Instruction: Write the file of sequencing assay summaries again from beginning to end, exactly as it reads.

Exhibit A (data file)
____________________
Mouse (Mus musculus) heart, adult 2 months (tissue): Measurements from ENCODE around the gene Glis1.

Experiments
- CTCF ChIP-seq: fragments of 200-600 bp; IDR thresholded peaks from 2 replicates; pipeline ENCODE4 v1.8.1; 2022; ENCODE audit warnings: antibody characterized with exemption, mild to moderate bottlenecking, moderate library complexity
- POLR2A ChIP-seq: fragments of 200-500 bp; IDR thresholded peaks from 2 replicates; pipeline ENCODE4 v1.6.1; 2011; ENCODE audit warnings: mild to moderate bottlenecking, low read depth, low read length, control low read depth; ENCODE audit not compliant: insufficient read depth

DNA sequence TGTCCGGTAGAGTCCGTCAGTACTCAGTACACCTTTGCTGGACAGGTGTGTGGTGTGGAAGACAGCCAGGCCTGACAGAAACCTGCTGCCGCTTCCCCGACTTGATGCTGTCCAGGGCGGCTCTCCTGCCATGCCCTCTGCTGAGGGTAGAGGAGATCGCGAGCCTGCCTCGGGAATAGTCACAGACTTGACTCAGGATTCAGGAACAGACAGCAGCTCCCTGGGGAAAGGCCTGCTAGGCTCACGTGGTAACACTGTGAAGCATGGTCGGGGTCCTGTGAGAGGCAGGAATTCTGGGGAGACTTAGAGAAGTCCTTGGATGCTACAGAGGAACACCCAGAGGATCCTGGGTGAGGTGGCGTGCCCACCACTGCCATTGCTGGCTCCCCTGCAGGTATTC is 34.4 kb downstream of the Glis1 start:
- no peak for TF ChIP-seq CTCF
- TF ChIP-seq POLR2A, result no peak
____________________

Mouse (Mus musculus) heart, adult 2 months (tissue): Measurements from ENCODE around the gene Glis1.

Experiments
- CTCF ChIP-seq: fragments of 200-600 bp; IDR thresholded peaks from 2 replicates; pipeline ENCODE4 v1.8.1; 2022; ENCODE audit warnings: antibody characterized with exemption, mild to moderate bottlenecking, moderate library complexity
- POLR2A ChIP-seq: fragments of 200-500 bp; IDR thresholded peaks from 2 replicates; pipeline ENCODE4 v1.6.1; 2011; ENCODE audit warnings: mild to moderate bottlenecking, low read depth, low read length, control low read depth; ENCODE audit not compliant: insufficient read depth

DNA sequence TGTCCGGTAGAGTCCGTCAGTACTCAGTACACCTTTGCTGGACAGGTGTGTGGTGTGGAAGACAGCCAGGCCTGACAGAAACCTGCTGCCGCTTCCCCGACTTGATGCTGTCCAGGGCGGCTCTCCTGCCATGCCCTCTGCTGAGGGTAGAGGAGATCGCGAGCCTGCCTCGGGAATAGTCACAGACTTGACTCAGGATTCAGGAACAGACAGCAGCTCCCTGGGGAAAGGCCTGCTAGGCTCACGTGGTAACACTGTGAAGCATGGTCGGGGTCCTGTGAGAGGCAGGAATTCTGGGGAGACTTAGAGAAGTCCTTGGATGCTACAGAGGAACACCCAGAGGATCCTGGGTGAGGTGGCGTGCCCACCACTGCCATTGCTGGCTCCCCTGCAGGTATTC is 34.4 kb downstream of the Glis1 start:
- no peak for TF ChIP-seq CTCF
- TF ChIP-seq POLR2A, result no peak